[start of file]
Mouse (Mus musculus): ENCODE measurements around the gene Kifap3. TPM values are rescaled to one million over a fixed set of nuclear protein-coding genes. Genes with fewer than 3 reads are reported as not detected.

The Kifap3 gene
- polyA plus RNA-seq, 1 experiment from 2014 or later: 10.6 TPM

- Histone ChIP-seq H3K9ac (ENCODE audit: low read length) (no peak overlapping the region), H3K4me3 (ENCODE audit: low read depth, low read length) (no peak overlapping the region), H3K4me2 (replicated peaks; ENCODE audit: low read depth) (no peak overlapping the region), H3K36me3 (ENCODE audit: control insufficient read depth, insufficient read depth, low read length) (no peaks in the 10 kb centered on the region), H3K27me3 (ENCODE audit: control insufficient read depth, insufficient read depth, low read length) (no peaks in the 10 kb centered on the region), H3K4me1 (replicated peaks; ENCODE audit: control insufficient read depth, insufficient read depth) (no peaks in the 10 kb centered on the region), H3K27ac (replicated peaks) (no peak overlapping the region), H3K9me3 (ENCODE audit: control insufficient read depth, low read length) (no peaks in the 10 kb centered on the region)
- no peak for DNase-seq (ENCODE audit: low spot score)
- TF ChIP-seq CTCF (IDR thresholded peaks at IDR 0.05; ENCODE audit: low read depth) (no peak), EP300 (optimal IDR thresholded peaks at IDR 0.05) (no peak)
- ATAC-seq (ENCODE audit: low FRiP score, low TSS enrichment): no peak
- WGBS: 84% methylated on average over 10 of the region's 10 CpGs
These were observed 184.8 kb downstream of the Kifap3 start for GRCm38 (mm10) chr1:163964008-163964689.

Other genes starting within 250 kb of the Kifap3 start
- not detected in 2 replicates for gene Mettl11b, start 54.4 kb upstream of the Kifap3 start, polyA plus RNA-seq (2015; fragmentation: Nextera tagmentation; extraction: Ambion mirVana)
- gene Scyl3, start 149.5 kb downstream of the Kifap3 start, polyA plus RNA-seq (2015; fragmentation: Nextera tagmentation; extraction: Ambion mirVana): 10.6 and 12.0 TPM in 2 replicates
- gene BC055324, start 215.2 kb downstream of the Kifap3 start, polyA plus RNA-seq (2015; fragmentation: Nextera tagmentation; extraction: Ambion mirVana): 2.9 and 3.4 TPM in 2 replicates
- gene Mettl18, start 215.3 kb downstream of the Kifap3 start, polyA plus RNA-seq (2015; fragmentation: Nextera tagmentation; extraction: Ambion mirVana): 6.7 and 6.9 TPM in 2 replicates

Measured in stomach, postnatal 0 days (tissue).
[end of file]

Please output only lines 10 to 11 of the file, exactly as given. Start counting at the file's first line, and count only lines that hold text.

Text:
Other genes starting within 250 kb of the Kifap3 start
- not detected in 2 replicates for gene Mettl11b, start 54.4 kb upstream of the Kifap3 start, polyA plus RNA-seq (2015; fragmentation: Nextera tagmentation; extraction: Ambion mirVana)